Picture this: You're going about your normal routine, whether it be cleaning the bathroom, doing dinner or getting ready for work. Perhaps you're packing for a trip or getting ready to grab the train. You're calm. But then the next moment, you're completely swallowed by a feeling of dread.
For those who have had the terrifying misfortune of experiencing panic attacks, these emotions are an all-too-familiar reality. And when one of these episodes happens, sometimes the responses from friends and loved ones can be more hurtful than helpful.
It can be frustrating and scary when someone you care about is navigating panic. However, there are ways to not be totally helpless during the situation. Below is a guide of behaviors and phrases you shouldn't use with someone in the middle of a panic attack -- and what to do instead.
DON'T: Tell them to "calm down."
When it comes to things not to say, this phrase is probably at the top of the list. In fact, telling someone to "calm down" or "relax" may prompt the opposite to happen, according to Scott Bea, a clinical psychologist and assistant professor of medicine at the Cleveland Clinic. "Anxiety can be like quicksand -- the more you do to try to diffuse the situation immediately, the deeper you sink," he previously told HuffPost Healthy Living. "By telling people things like 'stay calm,' they can actually increase their sense of panic."
DO: Offer a supportive statement like "I'm here for you."
A little gentle encouragement can go a long way. "If you really want to help somebody, then the way you should go about it is to ask yourself if you can be supportive of the individual in a way that allows them to tell you about what they're experiencing and why they may be experiencing that," Todd Farchione, Ph.D., a clinical psychologist at the Center for Anxiety and Related Disorders at Boston University, said. Saying things like "suck it up" or telling them they have nothing to worry about can be incredibly invalidating, which can then aggravate their panic. Try one of these supportive phrases instead.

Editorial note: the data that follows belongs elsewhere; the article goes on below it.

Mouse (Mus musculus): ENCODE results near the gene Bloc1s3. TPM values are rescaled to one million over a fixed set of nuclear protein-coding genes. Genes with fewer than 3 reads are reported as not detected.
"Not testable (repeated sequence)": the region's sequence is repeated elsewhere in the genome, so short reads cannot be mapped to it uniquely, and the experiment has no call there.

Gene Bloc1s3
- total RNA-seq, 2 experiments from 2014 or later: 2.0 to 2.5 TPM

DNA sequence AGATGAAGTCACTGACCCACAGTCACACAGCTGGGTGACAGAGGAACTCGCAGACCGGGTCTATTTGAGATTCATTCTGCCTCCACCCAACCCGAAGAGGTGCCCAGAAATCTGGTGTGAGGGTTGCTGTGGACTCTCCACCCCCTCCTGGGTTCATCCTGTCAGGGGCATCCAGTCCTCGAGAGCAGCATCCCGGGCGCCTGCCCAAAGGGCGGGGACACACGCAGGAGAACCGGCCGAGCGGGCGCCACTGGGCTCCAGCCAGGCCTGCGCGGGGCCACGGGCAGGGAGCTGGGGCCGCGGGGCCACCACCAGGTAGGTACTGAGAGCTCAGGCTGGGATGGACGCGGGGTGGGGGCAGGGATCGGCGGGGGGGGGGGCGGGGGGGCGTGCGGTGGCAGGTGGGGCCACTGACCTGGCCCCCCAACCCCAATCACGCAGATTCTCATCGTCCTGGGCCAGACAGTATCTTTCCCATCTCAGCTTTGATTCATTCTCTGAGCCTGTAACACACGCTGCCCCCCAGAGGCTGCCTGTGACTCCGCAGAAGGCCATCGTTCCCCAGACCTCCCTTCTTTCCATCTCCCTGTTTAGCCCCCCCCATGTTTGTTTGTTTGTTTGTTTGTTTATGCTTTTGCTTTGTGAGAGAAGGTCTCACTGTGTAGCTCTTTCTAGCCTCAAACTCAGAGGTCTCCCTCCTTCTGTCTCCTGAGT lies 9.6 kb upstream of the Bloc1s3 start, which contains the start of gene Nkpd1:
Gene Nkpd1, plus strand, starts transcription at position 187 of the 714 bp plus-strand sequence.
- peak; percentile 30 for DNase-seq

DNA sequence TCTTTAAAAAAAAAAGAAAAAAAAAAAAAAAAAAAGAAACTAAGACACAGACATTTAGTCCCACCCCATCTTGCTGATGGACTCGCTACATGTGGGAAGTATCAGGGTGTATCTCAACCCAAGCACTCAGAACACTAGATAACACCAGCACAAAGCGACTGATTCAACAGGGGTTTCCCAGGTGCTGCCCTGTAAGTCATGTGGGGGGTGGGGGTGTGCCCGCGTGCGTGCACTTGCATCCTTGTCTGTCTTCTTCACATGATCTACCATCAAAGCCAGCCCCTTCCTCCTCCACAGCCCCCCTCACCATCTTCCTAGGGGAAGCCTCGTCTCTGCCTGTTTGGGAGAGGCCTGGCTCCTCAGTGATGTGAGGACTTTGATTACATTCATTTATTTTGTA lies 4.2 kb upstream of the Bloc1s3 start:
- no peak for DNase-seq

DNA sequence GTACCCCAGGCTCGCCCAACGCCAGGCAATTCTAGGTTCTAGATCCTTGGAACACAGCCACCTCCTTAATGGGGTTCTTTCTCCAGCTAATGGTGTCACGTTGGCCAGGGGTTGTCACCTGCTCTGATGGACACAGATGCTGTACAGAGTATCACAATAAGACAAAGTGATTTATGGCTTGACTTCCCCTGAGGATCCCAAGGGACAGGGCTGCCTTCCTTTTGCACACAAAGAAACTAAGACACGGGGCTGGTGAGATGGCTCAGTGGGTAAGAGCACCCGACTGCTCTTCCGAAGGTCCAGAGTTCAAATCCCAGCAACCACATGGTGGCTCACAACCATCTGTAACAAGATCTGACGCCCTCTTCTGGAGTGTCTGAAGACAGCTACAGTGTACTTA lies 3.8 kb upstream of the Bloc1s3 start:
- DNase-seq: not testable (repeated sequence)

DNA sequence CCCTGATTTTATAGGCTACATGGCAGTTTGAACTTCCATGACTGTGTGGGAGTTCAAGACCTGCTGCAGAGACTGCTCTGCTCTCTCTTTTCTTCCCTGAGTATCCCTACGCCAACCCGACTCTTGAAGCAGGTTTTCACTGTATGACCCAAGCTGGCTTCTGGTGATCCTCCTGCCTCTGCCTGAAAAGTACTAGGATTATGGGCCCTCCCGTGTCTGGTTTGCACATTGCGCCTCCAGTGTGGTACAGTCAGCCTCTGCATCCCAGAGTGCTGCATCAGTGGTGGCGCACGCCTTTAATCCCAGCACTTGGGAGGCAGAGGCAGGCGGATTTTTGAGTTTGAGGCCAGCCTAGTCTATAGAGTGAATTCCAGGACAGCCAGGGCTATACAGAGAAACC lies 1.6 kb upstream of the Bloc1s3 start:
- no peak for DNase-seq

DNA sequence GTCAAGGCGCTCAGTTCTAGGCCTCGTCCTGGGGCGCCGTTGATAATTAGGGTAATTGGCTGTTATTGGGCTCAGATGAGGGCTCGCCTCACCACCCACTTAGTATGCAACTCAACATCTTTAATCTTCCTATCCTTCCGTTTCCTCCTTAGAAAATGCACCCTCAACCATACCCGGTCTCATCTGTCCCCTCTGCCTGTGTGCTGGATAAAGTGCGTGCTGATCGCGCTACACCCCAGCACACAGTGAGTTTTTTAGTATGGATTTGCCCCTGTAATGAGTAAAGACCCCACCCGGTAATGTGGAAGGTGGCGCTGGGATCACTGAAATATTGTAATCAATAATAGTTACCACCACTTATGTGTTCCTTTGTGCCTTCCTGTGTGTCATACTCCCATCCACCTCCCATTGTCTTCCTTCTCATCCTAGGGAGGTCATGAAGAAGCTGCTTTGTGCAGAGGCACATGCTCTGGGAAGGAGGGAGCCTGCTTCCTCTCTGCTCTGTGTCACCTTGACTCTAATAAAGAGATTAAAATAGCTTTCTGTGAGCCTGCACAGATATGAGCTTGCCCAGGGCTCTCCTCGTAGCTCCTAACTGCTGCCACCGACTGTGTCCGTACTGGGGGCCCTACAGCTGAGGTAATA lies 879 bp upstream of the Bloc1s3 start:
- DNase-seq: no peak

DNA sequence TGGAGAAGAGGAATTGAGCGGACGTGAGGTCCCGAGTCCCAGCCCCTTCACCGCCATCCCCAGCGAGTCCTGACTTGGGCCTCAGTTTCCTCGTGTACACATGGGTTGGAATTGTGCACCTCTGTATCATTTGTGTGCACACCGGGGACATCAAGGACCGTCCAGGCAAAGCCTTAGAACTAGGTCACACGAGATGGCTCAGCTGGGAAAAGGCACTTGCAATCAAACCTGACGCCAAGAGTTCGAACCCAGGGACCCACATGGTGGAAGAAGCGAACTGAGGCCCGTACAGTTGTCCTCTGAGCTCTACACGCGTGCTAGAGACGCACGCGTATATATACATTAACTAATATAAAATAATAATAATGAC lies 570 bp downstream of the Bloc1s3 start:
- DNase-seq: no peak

DON'T: Freak out over the episode.
According to Farchione, getting upset over your loved one's anxiety -- or "being panicky about their panic," he said -- may make the situation worse. "The worst thing you could do is to panic and contribute to the high level of emotion that's already occurring," Farchione explained. "That's adding fuel to the fire and can take the form of lacking compassion for what they're experiencing."
DO: Listen to what they need.
Before you act on your instincts, pay attention to the sufferer's cues. They know their own anxiety better than anyone. "Take your direction from the person themselves instead of of going on the assumption of what they may need from you," Allison Baker, M.D., a child and adolescent psychiatrist and director of the adolescent program for Columbia University Medical Center, told HuffPost. Panic attacks feel different to each person. As a result, what they need in that moment -- whether it be a glass of water or just a shoulder to lean on -- will be different too.
Bottom line: Be empathetic.
When it comes down to it, put yourself in the sufferer's shoes, Baker said. We've all experienced anxiety in some form or another, so imagine having those feelings amplified. By being empathetic, you're showing them that they don't have to fight to validate what they're feeling -- and as a result, they may start to let go of their panic.
As author and researcher Brene Brown explains in a video on empathy, the emotion is more powerful than we think when it comes to human interaction. "Empathy fuels connection," she said. "One of the things we do sometimes in the face of very difficult conversations is we try to make things better. If I share something with you that's very difficult, I'd rather you say, 'I don't even know what to say. I'm just so glad you told me.' Because the truth is, rarely can a response make something better. What makes something better is connection."
Do you suffer from panic attacks? What do you wish loved ones knew about your experience? Let us know in the comments below.
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Need help? In the U.S., call 1-800-273-8255 for the National Suicide Prevention Lifeline.